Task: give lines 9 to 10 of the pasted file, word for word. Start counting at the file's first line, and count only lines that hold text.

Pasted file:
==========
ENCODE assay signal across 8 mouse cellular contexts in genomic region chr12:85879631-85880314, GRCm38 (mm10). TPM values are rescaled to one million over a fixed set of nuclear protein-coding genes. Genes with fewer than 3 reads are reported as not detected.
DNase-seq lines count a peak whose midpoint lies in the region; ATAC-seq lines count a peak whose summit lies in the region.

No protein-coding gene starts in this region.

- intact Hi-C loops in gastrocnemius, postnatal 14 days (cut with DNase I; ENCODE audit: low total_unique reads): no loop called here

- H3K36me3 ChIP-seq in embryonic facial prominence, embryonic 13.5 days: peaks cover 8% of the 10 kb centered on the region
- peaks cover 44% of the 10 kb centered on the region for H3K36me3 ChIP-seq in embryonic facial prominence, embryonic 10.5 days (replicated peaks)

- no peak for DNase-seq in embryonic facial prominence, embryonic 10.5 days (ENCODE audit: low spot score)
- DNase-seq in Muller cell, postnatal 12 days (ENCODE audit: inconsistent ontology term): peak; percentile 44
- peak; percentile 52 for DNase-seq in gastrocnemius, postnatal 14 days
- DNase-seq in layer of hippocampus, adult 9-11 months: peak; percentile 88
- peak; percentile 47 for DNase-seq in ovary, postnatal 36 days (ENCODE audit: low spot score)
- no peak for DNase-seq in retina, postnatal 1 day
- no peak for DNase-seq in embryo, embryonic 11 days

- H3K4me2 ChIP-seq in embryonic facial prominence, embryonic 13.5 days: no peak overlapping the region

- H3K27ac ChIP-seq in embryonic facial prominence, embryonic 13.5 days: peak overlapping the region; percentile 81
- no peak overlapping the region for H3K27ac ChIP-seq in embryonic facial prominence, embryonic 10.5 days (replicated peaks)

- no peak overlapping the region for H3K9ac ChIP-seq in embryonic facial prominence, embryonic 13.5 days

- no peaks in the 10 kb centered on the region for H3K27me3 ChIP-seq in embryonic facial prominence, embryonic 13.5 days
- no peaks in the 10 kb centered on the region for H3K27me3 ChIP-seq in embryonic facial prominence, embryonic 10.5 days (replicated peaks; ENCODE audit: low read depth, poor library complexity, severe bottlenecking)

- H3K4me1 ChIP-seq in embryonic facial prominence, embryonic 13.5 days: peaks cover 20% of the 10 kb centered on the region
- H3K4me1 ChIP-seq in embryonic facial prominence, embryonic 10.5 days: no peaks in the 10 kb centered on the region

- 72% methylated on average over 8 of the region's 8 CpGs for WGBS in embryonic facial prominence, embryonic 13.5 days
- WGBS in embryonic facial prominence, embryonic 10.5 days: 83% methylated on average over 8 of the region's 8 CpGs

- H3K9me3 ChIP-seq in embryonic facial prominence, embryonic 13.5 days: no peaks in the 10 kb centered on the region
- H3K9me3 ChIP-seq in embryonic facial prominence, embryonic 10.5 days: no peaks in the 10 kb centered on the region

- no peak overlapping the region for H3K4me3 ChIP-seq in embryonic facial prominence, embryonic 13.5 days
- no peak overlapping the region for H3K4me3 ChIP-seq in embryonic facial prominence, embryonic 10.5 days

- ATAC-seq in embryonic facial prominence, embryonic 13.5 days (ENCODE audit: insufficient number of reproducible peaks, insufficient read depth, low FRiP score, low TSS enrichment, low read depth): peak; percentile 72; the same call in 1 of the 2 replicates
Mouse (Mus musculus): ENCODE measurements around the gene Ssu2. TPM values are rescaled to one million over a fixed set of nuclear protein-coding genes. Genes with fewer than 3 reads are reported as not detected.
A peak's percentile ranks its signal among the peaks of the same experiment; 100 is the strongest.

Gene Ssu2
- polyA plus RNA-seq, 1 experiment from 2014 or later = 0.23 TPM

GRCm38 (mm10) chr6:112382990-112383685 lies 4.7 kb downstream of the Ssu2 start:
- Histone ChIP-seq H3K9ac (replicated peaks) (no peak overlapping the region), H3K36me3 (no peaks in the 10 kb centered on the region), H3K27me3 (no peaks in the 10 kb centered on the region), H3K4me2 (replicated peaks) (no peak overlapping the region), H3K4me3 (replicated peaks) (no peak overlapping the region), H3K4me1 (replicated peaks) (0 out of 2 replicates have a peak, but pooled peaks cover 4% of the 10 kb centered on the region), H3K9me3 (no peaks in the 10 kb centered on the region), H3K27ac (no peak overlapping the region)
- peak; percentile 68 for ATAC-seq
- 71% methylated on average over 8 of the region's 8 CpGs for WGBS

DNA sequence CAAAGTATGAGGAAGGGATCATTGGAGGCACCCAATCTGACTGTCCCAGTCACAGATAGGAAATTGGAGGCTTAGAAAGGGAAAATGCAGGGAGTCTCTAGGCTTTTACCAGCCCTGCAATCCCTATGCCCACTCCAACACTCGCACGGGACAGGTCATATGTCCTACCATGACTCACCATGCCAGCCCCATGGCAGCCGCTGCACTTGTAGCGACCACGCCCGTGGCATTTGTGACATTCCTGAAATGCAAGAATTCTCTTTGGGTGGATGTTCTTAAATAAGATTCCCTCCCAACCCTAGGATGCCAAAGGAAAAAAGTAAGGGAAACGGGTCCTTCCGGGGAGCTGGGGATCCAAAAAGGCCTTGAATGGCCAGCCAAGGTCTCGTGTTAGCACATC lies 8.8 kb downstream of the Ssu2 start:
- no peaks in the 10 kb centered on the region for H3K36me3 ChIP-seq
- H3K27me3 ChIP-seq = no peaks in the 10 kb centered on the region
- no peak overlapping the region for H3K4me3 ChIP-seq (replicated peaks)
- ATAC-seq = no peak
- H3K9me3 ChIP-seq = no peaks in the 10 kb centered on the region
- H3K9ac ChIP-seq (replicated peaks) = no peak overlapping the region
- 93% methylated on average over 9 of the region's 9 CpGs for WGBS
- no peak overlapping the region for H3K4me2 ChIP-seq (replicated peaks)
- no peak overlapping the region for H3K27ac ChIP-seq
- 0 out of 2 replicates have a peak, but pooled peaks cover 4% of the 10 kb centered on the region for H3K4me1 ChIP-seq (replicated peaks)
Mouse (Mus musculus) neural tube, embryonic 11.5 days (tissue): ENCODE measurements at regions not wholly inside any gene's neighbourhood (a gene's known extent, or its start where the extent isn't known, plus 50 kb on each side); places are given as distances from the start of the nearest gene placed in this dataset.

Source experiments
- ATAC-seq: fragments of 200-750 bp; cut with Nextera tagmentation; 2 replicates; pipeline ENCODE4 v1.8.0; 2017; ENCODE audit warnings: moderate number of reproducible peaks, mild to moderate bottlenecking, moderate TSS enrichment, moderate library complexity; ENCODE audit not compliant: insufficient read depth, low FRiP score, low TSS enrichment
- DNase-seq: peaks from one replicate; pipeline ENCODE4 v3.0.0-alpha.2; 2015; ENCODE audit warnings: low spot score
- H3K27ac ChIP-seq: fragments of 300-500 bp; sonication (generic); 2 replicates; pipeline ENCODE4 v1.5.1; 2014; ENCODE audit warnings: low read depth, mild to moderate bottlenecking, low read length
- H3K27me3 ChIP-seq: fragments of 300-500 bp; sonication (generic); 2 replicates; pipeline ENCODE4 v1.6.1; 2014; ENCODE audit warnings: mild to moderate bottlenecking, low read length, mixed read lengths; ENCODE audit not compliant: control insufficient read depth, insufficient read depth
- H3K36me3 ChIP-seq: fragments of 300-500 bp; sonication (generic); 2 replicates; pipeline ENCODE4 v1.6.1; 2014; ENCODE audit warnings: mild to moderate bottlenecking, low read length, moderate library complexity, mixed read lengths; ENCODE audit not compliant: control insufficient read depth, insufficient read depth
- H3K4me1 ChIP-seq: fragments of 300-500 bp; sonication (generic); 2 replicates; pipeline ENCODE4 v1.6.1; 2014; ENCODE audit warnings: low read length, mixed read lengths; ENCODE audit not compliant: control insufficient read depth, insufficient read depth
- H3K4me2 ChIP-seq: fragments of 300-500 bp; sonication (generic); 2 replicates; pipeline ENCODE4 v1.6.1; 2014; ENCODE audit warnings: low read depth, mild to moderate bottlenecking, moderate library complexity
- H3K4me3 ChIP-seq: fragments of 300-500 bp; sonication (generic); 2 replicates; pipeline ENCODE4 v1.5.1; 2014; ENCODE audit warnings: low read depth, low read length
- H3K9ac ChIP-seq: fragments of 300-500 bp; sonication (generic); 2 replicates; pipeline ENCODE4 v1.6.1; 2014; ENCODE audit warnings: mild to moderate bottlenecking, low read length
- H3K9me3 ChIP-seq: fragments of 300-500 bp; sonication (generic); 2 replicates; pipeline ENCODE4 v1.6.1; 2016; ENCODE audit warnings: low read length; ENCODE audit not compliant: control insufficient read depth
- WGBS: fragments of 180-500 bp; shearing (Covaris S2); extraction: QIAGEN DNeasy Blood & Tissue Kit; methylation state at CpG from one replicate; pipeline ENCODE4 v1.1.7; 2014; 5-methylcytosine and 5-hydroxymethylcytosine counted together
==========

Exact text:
- peak; percentile 52 for DNase-seq in gastrocnemius, postnatal 14 days
- DNase-seq in layer of hippocampus, adult 9-11 months: peak; percentile 88